Control Arm Paint

To assemble, I had the side of the control arms with the flats for the cotter pin nuts facing down. I then fastened the spring plate to the control arms so that the alignment of the assembly would be correct. The grease fittings on the lower trunnion bushes face the front of the car. The cotter nuts should be tight but not so tight as to risk distortion of the bushes. The bushes are tightened to the control arms and then backed off a flat. A .002 feeler should be able to be inserted between the face of the bushing and the control arm.

Control Arm Cotter Pins

Lower trunnion components

Lower trunnion in place 2

Front Suspension Asembly 1


Then the time came to secure the swivel axle assembly to the car. Again, the first step was to remove paint from the frame openings that received the pins.

Cleaning hole for pin

Next the small shock rubber bumpers were screwed onto the shock mounting plate. The shock damper sans its valve was fastened to the frame, and Udo Putzke’s tube shock conversion upper bracket was also bolted in.

Front shock 7


Getting the face plates of the lower fulcrum pin washers to line up can be a challenge, so before final assembly, I pressed them against the frame fitting and marked a line on the face plate and the frame to make alignment much easier later.

Marking pin placement

The poly bushings were then placed on the pins and the control arms were lifted up to the frame. A screwdriver was used in the upper link to support the weight of the assembly while it was positioned to secure.

Front poly bushings


As per the workshop manual, a two inch block of wood was inserted under the lever shock to lift it to the proper ride height and then the shock and the lower fulcrum pins were tightened. A split pin was inserted into the hole through each fulcrum pin and bent back.

Temporary pin for shock

suspension spacer

Installed axle assemblies


The next task was to install the spring plate and springs, the lowering spacers and bolts, the bilstein shocks, the disc brake dust shield and the caliper mounting bracket. These steps were complete for the left and right hand side of the car.

I used four pieces of 3/8” fine thread rod to help install the springs. The two rear rods were cut to about 7” lengths and the two front rods were about 5.” I also used long extension couplers and a flat washer on the rods below the spring plates to make it easy to access the nut with the wrench. A single regular nut would “hide” under the plate and be hard to get to. This arrangement worked well.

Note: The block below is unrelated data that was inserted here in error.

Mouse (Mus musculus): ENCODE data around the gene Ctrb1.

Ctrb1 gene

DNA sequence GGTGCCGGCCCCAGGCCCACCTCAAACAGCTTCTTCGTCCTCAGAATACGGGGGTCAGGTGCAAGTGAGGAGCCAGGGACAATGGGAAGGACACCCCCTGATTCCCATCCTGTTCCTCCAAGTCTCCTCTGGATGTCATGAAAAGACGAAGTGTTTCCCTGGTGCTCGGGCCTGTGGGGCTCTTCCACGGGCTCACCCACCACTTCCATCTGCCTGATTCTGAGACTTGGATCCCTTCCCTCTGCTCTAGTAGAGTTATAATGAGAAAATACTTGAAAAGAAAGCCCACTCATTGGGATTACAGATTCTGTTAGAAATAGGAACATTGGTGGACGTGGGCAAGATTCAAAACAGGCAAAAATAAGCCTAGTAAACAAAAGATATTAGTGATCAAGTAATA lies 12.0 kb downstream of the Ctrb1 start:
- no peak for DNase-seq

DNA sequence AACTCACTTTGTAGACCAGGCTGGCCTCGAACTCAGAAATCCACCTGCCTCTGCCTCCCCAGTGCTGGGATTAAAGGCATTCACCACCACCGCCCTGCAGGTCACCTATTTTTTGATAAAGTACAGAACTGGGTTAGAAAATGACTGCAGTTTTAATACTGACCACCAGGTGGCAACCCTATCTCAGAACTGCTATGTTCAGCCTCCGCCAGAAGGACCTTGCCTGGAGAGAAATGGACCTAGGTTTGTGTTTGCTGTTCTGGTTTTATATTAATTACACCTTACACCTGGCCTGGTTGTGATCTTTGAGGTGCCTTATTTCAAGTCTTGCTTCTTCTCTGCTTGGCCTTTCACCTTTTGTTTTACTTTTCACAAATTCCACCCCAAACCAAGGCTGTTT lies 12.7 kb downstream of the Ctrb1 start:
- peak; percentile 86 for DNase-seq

Installing coil springs

The spacers from Denis Welch were inserted between the spring plate and the control arm and the lower nuts were screwed up tight with the spring in place. Then one at a time the nut was taken off the top of the rod, the rod was tapped out of the hole through the control arm and spring plate and the longer than normal fastening bolt from the Welch lowering kit was installed.

Lowering Spacers 2


The Bilstein tube shock was then put in place and tightened with nylock nuts. This required lifting the shock with a bottle jack so that its bottom fixing hole would line up with the bracket on the control arm. 

The rubber seals were then glued to the dust shield. I discovered that they probably did not need to be glued as they are a tight fit once the dust shield and the brake bracket come together. The steering arm, brake bracket and dust shield were then bolted to the swivel axle. A tab washer is used on the lower two bolts. The wood spacer block will remain in place until the wheels/tires are installed and the car is lowered to the ground.

Dust shield installed

Chapter 19 – Cleaning and Trial Fitting


May 28, 2004

Front Splash Panels 

Splash Panels – Installed left and right splash panels. I needed to drill 4 new holes on each side of the car in the frame uprights. The left side was difficult and took some hammering and grinding but eventually got it to fit. Use 8 #10 1/2” pan screws to secure.

Right splash panel 1

Right splash panel 2

Radiator Air Deflector – Installed radiator air deflector with two 5/16” x 5/8” bolts.

Air deflector 3

Air deflector 1

Bonnet Upright Brackets – Note the way they are mounted in the photos.

RH Bonnet opening brace 2

LH Bonnet opening brace 3

Front Wing Mounting Brackets – Installed left and right front wing support brackets using 4 1/4” x 3/4” hex head bolts.

RH Shroud bracket 1

LH Shroud bracket 2

June 18, 2004

Rear Axle Revisited 

Differential – Installed the differential pumpkin and bearing caps in the differential casing. I will be installing the 3.44 crown and pinion in the car when it is drivable, but to get a rolling chassis I just put the old differential back in with no pinion gear. Fastened the differential to the axle and inserted the half shafts and tightened them down with the small locating flat head screws. Affixed the rear brake disc rotors and calipers fastened the hub extensions to the axle with the 5 locking hub nuts.